Having watched the creationism insurgency flare up in half a dozen different school boards since the mid-1980s, I’ve noticed a pattern. It helps me reconcile some aspects of this issue that don’t seem to fit. Most Americans, according to polls, lean toward religious explanations of the origin of life, and most favor some discussion of that in science classes (a false, but understandable, position for a people committed to fairness and “equal time” who don’t appreciate that in the scientific method, facts and consistency rule with ruthlessly authority and democracy has no place).
Yet school boards that push creationism (or “intelligent design,” to call the emperor’s new clothes by their new name) routinely get voted out, as they were last night in Dover, just across the river from here.
In the ’80s, the Christian Coalition was pushing such candidates onto school boards. Here in Pennsylvania, and perhaps elsewhere, they were advised to run “stealth” campaigns, not talking about their religious attitudes and intentions. The goal was to open a new front in the culture wars by using the power of the school board to undercut secular humanism and pop psychology in public schools. Yet often the candidates ran on a broad platform that emphasized reining in the upward spiral of school construction costs and teacher salaries — always a popular topic.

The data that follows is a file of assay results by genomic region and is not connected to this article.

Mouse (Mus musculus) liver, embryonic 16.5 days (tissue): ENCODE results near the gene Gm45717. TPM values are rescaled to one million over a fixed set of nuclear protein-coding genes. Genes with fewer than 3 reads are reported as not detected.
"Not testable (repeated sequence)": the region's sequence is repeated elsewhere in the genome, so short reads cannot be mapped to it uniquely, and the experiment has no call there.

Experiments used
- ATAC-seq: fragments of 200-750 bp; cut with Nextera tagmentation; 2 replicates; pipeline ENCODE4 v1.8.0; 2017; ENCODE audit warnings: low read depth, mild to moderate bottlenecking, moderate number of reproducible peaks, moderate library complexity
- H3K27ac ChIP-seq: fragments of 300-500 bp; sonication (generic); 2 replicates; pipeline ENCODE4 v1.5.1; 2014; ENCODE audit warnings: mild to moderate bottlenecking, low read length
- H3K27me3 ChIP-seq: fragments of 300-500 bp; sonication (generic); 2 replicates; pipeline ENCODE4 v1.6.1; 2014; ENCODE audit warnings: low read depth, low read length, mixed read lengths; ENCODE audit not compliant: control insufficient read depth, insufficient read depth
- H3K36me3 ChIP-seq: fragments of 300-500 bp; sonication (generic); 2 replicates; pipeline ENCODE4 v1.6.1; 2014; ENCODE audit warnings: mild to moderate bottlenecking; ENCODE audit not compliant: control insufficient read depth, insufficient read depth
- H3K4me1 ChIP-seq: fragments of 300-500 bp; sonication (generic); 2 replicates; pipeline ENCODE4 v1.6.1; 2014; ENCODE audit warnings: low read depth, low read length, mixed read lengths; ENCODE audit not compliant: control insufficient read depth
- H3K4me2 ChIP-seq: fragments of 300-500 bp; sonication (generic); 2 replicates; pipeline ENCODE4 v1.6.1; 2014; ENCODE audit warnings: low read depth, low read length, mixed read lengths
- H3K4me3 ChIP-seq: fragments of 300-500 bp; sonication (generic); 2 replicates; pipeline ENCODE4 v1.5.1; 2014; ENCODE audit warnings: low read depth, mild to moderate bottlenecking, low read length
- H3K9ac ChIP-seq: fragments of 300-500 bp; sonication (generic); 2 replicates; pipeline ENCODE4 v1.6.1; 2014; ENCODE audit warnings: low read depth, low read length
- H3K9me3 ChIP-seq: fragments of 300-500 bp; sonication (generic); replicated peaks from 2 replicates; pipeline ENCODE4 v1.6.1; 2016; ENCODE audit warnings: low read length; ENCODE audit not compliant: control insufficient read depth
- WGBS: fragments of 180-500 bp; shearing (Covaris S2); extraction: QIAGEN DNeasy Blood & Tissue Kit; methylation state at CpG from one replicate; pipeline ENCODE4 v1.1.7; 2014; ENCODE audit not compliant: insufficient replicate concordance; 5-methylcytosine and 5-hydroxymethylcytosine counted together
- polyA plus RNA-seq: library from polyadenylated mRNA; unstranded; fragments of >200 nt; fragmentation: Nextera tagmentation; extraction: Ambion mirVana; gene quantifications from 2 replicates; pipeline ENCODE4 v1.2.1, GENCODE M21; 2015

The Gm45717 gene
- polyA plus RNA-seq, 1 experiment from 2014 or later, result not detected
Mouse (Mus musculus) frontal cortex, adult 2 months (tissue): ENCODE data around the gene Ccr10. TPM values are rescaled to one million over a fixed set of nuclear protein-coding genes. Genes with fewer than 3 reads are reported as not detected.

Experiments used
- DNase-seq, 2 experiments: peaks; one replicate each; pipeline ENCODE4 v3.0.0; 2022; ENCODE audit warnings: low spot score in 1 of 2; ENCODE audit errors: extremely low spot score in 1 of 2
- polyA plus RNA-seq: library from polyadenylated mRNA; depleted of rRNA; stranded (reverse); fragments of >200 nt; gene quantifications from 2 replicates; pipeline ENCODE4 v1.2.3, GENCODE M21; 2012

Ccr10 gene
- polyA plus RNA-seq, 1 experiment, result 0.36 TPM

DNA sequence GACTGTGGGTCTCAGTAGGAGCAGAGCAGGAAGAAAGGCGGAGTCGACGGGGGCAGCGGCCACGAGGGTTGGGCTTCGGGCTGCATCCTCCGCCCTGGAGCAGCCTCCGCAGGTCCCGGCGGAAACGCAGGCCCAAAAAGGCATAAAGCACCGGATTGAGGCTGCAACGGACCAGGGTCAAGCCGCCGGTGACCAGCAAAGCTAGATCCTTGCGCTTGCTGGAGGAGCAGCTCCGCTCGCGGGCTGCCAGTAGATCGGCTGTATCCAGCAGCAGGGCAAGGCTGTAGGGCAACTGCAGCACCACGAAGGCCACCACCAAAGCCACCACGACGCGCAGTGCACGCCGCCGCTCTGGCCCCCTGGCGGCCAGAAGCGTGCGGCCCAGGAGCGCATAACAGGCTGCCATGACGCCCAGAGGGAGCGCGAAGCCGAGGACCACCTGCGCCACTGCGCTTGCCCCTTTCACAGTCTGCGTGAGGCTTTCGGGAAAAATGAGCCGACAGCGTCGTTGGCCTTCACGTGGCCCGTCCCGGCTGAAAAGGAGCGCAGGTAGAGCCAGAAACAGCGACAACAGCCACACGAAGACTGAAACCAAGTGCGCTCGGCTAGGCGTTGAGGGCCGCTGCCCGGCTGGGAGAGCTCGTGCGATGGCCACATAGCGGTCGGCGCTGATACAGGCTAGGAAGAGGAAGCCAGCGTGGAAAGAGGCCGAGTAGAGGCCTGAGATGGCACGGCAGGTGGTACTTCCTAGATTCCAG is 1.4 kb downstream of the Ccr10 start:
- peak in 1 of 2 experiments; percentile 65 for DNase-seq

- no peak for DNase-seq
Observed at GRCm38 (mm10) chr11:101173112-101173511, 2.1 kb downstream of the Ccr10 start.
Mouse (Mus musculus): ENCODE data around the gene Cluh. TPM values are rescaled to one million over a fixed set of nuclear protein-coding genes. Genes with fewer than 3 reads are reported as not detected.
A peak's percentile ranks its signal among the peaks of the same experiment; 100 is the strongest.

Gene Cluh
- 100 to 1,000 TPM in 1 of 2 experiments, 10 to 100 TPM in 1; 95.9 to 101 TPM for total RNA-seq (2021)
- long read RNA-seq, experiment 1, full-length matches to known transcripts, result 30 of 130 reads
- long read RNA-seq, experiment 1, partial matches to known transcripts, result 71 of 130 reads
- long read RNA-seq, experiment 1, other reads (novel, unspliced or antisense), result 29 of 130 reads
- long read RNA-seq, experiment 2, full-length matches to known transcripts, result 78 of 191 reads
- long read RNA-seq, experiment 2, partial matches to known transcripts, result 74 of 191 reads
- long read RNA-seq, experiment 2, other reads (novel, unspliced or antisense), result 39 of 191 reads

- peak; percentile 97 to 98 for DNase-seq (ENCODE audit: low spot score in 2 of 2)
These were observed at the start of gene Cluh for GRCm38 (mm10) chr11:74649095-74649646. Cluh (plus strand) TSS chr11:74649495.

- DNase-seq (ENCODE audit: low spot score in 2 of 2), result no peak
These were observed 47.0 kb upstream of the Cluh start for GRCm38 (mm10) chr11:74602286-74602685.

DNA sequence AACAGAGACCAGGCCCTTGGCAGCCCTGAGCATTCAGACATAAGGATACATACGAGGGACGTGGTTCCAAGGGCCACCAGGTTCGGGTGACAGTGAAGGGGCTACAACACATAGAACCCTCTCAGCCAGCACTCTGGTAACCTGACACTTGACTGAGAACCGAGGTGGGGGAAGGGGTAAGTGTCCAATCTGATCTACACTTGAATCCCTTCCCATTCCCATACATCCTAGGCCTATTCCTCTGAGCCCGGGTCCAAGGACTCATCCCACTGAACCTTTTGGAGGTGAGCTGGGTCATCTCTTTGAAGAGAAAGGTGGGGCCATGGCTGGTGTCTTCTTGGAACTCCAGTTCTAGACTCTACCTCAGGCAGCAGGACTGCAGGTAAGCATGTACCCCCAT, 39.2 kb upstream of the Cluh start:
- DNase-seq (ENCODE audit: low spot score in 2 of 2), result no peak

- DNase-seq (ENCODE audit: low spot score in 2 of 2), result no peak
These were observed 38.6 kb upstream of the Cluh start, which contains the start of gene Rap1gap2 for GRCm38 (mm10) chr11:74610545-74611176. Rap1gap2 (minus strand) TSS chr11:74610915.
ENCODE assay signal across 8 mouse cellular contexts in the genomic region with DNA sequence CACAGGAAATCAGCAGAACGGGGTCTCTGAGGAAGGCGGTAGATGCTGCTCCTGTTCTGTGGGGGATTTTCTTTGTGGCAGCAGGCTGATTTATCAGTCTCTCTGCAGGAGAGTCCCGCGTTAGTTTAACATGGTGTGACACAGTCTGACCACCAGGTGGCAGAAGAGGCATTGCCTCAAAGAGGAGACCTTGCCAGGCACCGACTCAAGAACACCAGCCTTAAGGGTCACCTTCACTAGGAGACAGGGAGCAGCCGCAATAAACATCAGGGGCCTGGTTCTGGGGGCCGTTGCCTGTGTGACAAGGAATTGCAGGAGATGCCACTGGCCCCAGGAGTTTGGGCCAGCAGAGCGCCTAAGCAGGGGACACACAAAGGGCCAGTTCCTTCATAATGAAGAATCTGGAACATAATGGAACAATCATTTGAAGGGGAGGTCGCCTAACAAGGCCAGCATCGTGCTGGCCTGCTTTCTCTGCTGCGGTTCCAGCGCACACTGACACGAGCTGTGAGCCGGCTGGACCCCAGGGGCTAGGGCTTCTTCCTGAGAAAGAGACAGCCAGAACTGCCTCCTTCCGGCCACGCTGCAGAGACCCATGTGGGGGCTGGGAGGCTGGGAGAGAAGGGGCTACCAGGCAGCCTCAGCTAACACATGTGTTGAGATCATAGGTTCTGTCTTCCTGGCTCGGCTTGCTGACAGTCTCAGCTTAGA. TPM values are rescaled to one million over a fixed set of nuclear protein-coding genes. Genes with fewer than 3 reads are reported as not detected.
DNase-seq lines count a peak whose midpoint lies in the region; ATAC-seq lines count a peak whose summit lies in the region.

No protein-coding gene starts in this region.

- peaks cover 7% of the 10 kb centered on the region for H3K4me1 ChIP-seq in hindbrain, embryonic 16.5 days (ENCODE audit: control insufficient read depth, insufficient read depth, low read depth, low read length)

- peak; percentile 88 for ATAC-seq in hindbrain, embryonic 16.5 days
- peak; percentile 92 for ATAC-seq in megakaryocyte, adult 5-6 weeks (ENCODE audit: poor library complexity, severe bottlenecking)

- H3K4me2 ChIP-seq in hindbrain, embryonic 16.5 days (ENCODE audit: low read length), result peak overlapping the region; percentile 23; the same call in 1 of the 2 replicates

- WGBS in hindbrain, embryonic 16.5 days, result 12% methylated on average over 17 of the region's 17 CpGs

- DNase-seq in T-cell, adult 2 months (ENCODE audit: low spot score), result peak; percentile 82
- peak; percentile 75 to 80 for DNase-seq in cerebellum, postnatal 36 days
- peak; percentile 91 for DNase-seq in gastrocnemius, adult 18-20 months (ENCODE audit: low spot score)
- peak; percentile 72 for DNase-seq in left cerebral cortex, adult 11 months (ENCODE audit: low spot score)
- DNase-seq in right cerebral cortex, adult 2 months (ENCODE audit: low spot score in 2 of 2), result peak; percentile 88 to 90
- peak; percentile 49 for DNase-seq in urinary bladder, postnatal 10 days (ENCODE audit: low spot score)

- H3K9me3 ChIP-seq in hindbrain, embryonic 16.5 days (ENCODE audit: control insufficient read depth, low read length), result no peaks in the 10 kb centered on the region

Frankly they couldn’t run openly as zealots. Most people, at least around here, want schools that do reasonably well in SATs and football, and taxes that don’t drive them out of their homes. That’s about it.
Once enough such candidates take seats on the board, however, (often through appointments as well as elections) they began pushing a social conservative agenda. Creationism in the classroom is part of it.
What turned the voters against them was not so much the agenda, but the way it was pursued. Stealth leaves a bad taste in people’s mouths. Especially when, as was revealed in the Dover trial, the scope of it was much bigger than anyone knew, and the deception crossed into outright perjury.
And then the people start to see their school district name become a standing joke on late-night talk shows. Suddenly, instead of football or academics, they’re famous for being yokels.
At the same time, the pro-creationism board members reveal that they’re willing to push their crusade through expensive court battles, down to the last taxpayer dollar. That seriously undercuts their original base.
As long as the same pattern prevails, creationism school boards will rise and fall in a regular cycle. No matter if you call it creationism or intelligent design or “Free Beer.”